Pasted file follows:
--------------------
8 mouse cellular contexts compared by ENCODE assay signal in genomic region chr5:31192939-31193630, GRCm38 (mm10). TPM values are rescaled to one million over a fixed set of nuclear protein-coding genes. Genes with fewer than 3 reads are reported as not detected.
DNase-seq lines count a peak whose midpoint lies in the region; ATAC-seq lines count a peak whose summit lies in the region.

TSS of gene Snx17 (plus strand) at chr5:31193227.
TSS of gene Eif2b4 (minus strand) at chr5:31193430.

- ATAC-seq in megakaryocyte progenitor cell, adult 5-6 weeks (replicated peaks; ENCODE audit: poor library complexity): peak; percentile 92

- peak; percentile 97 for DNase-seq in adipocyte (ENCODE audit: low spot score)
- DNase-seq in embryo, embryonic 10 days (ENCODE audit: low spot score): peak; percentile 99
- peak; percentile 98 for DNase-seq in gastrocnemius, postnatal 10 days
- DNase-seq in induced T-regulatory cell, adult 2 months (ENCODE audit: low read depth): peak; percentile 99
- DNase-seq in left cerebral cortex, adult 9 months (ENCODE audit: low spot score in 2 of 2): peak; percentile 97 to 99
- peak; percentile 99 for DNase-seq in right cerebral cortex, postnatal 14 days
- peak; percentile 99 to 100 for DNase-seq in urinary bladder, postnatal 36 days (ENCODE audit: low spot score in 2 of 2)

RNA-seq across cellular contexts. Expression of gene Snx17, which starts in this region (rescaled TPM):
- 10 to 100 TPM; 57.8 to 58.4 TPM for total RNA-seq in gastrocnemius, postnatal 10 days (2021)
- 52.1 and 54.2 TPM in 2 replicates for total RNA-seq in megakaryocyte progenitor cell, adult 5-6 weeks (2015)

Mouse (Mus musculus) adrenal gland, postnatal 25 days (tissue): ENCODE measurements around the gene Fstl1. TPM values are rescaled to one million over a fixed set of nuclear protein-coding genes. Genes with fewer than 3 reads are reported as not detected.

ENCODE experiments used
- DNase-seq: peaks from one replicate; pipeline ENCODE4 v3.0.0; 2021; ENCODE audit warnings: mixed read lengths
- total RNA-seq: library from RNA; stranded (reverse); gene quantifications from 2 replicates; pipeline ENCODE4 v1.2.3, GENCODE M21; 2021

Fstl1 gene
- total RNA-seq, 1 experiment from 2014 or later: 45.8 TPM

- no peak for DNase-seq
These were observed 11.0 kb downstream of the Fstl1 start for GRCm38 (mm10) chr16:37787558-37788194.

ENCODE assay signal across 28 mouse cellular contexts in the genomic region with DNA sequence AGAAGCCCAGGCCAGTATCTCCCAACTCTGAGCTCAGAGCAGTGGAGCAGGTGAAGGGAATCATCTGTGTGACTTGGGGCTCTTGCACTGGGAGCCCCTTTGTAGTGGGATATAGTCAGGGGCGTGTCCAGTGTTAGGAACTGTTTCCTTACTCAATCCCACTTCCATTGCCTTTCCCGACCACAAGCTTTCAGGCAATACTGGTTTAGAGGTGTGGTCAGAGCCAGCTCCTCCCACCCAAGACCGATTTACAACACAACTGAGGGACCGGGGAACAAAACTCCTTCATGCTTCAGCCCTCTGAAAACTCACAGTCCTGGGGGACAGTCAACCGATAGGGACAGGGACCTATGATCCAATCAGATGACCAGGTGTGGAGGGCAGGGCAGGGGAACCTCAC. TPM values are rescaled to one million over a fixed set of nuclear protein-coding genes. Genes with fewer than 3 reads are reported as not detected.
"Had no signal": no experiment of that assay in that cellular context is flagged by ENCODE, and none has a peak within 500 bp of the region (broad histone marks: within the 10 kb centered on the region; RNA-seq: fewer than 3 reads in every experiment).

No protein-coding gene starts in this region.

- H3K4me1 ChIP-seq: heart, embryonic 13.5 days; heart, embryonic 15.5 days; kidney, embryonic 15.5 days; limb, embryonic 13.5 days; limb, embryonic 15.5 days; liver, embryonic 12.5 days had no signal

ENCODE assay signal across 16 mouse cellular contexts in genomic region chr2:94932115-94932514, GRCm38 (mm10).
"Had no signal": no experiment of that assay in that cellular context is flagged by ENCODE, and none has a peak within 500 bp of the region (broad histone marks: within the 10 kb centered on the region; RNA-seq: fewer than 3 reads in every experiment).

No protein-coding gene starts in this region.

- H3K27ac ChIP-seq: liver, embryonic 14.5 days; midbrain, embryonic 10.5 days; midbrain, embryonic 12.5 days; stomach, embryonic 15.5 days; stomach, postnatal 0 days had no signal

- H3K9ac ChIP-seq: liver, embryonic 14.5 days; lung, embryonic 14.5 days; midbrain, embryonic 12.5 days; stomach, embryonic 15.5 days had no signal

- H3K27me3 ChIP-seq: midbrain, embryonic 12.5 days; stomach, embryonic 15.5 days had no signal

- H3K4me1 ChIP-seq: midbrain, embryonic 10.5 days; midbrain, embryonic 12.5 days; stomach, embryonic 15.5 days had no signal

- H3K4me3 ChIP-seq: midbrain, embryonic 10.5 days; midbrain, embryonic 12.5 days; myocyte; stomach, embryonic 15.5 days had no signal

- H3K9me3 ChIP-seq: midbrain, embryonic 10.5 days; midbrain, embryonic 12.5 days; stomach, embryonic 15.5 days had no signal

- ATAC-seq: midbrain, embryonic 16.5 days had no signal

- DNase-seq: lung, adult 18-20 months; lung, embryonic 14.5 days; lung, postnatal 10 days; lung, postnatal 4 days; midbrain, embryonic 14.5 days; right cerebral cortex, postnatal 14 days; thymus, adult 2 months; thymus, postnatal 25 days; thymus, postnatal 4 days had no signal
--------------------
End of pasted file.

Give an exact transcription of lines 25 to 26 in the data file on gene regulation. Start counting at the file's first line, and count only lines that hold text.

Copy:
"Had no signal": no experiment of that assay in that cellular context is flagged by ENCODE, and none has a peak within 500 bp of the region (broad histone marks: within the 10 kb centered on the region; RNA-seq: fewer than 3 reads in every experiment).

No protein-coding gene starts in this region.